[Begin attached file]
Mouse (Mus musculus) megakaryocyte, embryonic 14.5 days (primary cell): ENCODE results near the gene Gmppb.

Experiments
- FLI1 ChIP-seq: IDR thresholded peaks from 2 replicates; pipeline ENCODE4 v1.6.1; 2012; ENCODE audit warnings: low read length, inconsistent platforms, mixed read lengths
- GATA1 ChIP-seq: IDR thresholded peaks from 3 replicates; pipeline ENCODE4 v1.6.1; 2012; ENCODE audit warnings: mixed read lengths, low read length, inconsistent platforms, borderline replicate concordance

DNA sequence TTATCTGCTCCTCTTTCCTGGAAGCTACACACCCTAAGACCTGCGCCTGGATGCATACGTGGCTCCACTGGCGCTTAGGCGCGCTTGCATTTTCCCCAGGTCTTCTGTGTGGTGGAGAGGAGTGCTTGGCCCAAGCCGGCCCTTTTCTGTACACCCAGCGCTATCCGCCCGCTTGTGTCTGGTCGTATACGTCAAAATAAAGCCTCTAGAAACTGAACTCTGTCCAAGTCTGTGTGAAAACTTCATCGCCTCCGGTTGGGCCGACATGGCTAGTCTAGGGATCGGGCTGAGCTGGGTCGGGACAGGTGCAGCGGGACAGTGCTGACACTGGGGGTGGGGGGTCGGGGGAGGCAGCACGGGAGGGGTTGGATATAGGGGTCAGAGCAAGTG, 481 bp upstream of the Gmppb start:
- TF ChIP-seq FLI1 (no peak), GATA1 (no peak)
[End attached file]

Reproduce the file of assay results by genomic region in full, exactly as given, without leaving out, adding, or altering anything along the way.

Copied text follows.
Mouse (Mus musculus) megakaryocyte, embryonic 14.5 days (primary cell): ENCODE results near the gene Gmppb.

Experiments
- FLI1 ChIP-seq: IDR thresholded peaks from 2 replicates; pipeline ENCODE4 v1.6.1; 2012; ENCODE audit warnings: low read length, inconsistent platforms, mixed read lengths
- GATA1 ChIP-seq: IDR thresholded peaks from 3 replicates; pipeline ENCODE4 v1.6.1; 2012; ENCODE audit warnings: mixed read lengths, low read length, inconsistent platforms, borderline replicate concordance

DNA sequence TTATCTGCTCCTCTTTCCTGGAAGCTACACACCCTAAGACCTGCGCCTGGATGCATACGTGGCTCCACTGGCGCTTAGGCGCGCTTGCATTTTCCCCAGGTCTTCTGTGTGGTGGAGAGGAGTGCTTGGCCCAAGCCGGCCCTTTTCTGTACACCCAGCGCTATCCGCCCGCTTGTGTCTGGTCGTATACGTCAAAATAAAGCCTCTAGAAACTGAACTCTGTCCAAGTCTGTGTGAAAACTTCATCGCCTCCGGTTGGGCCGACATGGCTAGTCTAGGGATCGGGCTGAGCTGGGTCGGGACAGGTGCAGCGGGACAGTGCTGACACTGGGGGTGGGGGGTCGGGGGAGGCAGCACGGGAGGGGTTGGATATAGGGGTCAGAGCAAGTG, 481 bp upstream of the Gmppb start:
- TF ChIP-seq FLI1 (no peak), GATA1 (no peak)